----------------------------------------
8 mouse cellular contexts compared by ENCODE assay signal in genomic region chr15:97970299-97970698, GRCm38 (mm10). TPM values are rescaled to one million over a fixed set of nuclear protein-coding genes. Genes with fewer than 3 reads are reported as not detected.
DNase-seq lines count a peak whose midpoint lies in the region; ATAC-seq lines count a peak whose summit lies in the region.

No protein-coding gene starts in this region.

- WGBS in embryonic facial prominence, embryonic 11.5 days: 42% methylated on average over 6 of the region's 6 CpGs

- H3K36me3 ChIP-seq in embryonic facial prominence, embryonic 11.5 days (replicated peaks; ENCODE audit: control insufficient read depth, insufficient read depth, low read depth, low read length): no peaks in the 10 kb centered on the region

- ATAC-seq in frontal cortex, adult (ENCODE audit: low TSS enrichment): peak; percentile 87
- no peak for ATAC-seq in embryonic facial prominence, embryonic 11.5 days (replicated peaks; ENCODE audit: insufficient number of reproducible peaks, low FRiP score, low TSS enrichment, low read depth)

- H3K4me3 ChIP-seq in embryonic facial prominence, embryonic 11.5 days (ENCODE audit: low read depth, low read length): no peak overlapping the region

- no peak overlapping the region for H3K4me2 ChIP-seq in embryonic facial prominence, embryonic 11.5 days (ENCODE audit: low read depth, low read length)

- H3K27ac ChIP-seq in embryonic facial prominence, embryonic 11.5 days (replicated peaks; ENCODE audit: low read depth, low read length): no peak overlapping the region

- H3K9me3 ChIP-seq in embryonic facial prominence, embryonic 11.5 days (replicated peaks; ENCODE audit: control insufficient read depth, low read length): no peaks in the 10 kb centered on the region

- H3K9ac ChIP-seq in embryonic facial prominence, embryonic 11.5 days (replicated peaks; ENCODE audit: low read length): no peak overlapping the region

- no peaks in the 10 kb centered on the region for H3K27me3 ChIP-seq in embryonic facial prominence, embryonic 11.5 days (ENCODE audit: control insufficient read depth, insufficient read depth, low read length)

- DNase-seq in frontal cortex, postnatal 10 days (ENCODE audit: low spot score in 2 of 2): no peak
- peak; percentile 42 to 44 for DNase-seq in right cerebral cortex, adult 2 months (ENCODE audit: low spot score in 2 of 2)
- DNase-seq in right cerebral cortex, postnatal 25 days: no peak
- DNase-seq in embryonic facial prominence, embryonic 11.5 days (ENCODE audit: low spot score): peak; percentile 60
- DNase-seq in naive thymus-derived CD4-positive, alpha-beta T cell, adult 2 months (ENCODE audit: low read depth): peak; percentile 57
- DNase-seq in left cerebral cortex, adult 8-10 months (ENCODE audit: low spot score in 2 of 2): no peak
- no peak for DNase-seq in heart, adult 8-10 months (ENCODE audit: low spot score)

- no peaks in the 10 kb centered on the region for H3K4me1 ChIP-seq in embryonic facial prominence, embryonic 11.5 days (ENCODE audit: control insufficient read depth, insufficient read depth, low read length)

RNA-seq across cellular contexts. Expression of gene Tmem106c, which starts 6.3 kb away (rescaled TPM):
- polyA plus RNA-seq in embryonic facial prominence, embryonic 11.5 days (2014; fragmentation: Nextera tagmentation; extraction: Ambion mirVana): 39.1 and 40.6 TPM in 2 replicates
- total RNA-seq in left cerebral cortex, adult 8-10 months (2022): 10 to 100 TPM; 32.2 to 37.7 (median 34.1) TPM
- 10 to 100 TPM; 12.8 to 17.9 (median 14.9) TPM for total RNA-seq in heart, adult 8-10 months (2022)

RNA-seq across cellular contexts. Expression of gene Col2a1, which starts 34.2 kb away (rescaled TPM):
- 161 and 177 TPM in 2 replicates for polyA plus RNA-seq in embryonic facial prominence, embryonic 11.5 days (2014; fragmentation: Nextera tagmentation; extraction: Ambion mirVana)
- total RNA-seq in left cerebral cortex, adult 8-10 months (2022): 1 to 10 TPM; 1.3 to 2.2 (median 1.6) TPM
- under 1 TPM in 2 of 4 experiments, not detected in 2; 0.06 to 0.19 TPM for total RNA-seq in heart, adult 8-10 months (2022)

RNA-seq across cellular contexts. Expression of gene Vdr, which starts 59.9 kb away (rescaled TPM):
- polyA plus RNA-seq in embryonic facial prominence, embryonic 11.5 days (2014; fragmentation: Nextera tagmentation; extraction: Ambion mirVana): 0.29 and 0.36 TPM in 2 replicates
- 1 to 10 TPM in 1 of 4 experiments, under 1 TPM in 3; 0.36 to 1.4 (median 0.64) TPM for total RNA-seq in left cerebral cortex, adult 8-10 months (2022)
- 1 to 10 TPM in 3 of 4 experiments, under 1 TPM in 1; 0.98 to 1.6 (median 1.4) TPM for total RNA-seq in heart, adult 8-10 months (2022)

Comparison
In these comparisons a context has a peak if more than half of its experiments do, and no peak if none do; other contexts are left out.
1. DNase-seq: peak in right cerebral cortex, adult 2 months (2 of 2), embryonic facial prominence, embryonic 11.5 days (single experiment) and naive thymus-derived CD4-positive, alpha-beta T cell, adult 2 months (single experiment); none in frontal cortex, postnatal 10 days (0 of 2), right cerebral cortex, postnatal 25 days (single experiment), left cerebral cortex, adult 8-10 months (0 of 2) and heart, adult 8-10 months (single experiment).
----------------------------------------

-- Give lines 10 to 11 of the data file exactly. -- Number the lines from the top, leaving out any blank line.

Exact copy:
- H3K27ac ChIP-seq in embryonic facial prominence, embryonic 11.5 days (replicated peaks; ENCODE audit: low read depth, low read length): no peak overlapping the region

- H3K9me3 ChIP-seq in embryonic facial prominence, embryonic 11.5 days (replicated peaks; ENCODE audit: control insufficient read depth, low read length): no peaks in the 10 kb centered on the region